I was a sight to behold as I unloaded a car of three kids, a stroller, cooler, towels, sand shovels, beach blanket and a thermos of juice. "Wow, this is hard," I thought as I tried to keep the sun out of the baby's eyes  as I slathered sunscreen on the big boys and clipped life jackets into place. Mark hadn't arrived yet, but the kids were anxious to get into the water. Each boy grabbed a bucket, shovel, and a few toys and headed to the sand.

Intent on watching the boys closely at a public beach, I took off my shoes and rummaged through my bag looking for baby's hat. No sooner had I put on baby's hat and stood up to closely supervise the sand activities did Paul start screaming.

A little boy of about four had snatched Yellow Car right from Paul's hands. I was only a few feet away, but it was already too late. The little boy threw Yellow Car as far as he could into the water. Then, he bent down and picked up another car and brought his hand back to throw when I raced and caught his hand just in time. The boy argued with me about playing with the toys, while I, as a "bully mom" (or as Sarah Palin would say, Mama Grizzly), had to explain to the boy that he wasn't allowed to throw our toys.

Rolling my shorts up with a baby in hand and screaming two year old on the beach, I braved the waters and searched for Yellow Car. Mark came a few minutes later and continued the search unsuccessfully.

We left the beach without Yellow Car. If it were any other toy it wouldn't have been a big deal. The beach toys were expendable, and we happily shared our shovels and buckets with the other children at the beach. But the loss of the Yellow Car broke my heart, because to Paul it was like a beloved blanket or stuffed animal, not just a car.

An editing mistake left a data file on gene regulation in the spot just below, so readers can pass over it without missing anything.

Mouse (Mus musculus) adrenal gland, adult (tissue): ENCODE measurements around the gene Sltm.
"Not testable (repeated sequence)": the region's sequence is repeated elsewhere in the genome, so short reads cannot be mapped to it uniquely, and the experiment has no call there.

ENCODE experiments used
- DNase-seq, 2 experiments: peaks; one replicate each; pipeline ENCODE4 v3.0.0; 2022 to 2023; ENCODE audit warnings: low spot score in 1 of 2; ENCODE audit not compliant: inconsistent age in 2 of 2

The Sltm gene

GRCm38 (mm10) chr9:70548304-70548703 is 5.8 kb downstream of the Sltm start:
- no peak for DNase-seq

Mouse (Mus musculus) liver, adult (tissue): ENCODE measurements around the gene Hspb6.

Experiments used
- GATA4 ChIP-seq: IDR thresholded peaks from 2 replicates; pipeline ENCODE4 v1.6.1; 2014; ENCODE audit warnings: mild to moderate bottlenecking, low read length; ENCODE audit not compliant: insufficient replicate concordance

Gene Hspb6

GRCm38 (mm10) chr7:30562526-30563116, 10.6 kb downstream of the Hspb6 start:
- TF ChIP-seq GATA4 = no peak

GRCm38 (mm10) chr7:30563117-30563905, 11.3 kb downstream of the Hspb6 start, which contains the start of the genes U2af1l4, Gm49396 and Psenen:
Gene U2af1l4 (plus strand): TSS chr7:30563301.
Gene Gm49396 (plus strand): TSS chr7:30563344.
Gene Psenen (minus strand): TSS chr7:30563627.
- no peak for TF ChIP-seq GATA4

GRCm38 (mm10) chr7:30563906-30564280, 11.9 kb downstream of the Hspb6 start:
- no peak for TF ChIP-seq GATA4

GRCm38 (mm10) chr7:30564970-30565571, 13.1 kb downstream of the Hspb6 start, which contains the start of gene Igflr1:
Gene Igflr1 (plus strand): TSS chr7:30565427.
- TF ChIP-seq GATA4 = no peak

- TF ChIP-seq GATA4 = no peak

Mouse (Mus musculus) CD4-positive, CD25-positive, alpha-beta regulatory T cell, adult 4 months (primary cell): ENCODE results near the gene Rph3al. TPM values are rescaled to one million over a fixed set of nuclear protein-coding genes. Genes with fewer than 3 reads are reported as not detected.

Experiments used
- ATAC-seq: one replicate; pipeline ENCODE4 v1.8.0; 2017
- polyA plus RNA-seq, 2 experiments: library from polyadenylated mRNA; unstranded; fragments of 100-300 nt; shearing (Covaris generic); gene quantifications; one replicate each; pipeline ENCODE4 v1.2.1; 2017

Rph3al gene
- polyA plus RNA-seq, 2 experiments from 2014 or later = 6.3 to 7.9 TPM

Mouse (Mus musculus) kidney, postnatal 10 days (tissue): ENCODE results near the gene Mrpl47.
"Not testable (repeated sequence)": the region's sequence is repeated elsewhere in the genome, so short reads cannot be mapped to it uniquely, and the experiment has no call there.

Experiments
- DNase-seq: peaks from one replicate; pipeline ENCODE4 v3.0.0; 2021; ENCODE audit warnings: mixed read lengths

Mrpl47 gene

I realize that we shouldn't bring things to the beach that we can't afford losing or being damaged, but I had long since given up the battle of trying to pry Yellow Car out of Paul's hands. And for the boy, I can't really blame him. He had done numerous other irritating things during our trip to the beach, and we honestly couldn't figure out who his caretakers were. He didn't leave Mark's side when he was playing with our boys in the water, and he argued with me again as I collected our belongings to go, wanting to take them for himself. I prayed for this little one, knowing that while he might have wanted our things, his needs were much deeper.

Today we're hoping that Paul can soon attach himself to a new car, although making an emergency trip to Target isn't out of the question.

Wednesday, July 20, 2011


We went out last night to get out of the house for a bit after a rainy day inside. As we scurried to get out the door, diapers were changed, clothes were changed, and I started a load of laundry.

Two and a half hours later we walked into the sound of running water and a total flood in our house.Water was everywhere--at least an inch thick, all through the entryway, kitchen, dining room, nursery, and laundry room. Gulp. The laundry room. Water was pouring through the top of the washing machine tub. It never stopped filling and had been filling for two and a half hours! 

Oh! I can't believe I left out the fun part! The washing machine was full of dirty cloth diapers! So, the entire downstairs of our house was flooded with poopy and pee water!


It was already past bedtime and the kids were all crying before we even got in the house. Mark took the kids while I developed a game plan. I grabbed our humble little Shop-Vac and got to work, filling it every 30 seconds. Over and over and over again I stayed in the same spot and the water kept coming,